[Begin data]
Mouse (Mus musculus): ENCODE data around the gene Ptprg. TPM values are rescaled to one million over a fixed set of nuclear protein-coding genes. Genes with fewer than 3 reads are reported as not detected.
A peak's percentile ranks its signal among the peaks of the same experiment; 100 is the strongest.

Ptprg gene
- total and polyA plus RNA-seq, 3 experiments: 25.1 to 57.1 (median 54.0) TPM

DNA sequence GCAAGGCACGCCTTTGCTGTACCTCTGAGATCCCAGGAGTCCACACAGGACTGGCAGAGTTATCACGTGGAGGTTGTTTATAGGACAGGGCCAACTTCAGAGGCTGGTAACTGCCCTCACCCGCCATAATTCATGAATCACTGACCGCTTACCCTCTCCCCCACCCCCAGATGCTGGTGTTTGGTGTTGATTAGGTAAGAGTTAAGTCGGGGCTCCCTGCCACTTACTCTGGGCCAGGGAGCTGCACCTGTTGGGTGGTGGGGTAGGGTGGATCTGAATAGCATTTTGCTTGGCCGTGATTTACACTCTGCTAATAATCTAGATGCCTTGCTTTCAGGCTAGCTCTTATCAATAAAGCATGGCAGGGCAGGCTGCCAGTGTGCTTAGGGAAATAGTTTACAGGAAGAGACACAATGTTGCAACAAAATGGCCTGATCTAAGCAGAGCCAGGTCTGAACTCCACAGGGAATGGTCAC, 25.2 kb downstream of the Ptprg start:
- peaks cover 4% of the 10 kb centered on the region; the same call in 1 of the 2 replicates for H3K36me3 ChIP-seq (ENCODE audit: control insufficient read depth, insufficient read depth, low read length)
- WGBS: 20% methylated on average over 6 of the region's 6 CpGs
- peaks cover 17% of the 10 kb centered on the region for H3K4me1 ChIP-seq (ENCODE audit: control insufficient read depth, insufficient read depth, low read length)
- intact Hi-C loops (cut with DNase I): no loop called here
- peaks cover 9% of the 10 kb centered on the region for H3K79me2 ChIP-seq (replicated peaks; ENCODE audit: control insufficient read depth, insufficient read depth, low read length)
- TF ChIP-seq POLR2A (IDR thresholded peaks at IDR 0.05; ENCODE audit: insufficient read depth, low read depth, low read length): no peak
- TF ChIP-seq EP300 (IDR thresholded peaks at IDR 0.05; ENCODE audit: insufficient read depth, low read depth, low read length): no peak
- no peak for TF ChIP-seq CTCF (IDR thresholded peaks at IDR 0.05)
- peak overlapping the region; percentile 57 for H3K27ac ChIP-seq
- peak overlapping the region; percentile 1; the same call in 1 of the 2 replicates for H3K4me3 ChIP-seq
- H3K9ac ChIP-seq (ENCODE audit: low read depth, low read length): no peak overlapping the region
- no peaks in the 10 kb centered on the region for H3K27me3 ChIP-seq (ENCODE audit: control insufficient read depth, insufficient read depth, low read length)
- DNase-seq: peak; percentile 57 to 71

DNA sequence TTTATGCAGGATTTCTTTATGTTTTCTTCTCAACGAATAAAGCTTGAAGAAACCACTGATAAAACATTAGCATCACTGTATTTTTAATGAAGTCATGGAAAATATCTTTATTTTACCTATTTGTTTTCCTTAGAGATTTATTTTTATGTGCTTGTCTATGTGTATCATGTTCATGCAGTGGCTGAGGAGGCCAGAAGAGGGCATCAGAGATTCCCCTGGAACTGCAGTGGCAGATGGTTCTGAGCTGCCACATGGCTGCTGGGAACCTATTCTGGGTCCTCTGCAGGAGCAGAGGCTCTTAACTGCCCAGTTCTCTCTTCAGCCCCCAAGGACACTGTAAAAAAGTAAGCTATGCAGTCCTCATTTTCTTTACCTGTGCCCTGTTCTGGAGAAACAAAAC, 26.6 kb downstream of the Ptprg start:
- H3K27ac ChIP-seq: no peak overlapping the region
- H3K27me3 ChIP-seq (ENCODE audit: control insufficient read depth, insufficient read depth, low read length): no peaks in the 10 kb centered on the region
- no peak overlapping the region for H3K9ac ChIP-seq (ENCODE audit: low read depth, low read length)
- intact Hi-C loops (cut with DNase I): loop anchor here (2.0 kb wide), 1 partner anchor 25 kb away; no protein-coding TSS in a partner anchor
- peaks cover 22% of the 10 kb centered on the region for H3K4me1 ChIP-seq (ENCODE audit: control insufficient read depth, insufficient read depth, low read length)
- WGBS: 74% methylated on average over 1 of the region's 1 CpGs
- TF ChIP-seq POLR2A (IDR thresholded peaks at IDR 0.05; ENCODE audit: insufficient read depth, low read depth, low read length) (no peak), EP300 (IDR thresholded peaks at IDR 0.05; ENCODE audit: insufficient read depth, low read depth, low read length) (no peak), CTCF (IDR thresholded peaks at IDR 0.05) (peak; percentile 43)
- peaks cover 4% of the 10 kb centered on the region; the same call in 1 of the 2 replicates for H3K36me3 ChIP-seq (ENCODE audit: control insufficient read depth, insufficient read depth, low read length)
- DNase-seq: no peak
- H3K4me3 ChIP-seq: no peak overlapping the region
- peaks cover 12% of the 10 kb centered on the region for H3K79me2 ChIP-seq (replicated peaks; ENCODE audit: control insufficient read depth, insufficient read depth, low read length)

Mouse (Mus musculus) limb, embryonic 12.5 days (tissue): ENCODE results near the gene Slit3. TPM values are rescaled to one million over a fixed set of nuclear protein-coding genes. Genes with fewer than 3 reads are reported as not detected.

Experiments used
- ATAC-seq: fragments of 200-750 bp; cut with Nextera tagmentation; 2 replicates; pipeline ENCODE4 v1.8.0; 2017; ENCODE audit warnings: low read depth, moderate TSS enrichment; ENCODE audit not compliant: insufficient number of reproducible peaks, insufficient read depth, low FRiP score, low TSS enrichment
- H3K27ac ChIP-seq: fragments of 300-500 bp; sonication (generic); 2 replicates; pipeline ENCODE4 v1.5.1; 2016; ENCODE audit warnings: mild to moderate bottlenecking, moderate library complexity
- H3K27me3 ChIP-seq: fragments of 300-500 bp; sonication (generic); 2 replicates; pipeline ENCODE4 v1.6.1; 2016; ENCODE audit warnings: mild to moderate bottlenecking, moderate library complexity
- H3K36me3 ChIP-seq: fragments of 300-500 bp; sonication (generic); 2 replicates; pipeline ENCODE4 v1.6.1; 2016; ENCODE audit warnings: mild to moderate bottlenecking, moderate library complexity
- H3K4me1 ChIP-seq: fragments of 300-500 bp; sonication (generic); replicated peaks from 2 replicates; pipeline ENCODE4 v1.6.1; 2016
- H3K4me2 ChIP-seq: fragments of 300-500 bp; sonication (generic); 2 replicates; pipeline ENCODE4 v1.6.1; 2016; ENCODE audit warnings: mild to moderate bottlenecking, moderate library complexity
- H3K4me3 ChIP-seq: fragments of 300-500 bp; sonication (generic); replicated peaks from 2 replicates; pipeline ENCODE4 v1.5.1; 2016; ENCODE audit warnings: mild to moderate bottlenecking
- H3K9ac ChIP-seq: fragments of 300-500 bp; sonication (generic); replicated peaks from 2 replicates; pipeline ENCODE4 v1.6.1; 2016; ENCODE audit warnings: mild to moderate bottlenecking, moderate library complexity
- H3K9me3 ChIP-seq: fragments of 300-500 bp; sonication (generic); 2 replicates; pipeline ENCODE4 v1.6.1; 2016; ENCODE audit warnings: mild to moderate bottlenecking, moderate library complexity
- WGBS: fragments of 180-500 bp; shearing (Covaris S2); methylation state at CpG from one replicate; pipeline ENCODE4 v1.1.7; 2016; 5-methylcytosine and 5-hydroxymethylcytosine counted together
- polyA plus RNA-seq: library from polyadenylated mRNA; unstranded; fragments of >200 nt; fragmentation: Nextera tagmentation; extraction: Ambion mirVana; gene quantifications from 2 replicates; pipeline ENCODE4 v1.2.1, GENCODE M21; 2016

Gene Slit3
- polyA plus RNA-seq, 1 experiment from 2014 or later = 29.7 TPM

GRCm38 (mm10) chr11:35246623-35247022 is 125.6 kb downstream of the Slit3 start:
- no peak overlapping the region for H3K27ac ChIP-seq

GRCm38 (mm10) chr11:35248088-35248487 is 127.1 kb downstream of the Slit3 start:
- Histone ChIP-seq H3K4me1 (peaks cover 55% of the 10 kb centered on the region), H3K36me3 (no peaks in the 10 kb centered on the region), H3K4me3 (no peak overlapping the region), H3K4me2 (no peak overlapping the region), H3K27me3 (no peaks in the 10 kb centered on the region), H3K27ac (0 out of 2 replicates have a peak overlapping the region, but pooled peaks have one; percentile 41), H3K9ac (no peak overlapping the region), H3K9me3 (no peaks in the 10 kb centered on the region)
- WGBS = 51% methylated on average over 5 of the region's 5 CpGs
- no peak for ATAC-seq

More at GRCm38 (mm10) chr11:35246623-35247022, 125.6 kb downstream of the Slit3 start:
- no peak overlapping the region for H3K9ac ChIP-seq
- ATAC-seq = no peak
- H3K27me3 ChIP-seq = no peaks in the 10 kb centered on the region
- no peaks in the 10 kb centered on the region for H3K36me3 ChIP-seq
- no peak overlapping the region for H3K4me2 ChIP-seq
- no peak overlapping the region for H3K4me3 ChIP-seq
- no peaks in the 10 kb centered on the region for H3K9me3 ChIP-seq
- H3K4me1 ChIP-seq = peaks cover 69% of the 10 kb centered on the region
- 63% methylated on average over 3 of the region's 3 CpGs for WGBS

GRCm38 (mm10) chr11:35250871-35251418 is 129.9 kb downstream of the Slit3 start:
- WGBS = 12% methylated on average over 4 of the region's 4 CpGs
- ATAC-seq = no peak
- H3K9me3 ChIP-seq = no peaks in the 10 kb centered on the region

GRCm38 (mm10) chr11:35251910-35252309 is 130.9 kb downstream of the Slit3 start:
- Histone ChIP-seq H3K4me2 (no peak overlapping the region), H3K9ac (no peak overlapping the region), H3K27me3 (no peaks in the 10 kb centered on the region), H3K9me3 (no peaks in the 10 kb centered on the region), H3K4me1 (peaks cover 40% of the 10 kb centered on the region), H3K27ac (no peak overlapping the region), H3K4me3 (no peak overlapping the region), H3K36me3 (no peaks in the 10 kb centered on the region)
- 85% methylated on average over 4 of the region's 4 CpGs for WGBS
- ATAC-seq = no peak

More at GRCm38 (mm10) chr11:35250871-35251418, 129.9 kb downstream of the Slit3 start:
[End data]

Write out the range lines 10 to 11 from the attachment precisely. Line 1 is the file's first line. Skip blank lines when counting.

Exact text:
- peaks cover 9% of the 10 kb centered on the region for H3K79me2 ChIP-seq (replicated peaks; ENCODE audit: control insufficient read depth, insufficient read depth, low read length)
- TF ChIP-seq POLR2A (IDR thresholded peaks at IDR 0.05; ENCODE audit: insufficient read depth, low read depth, low read length): no peak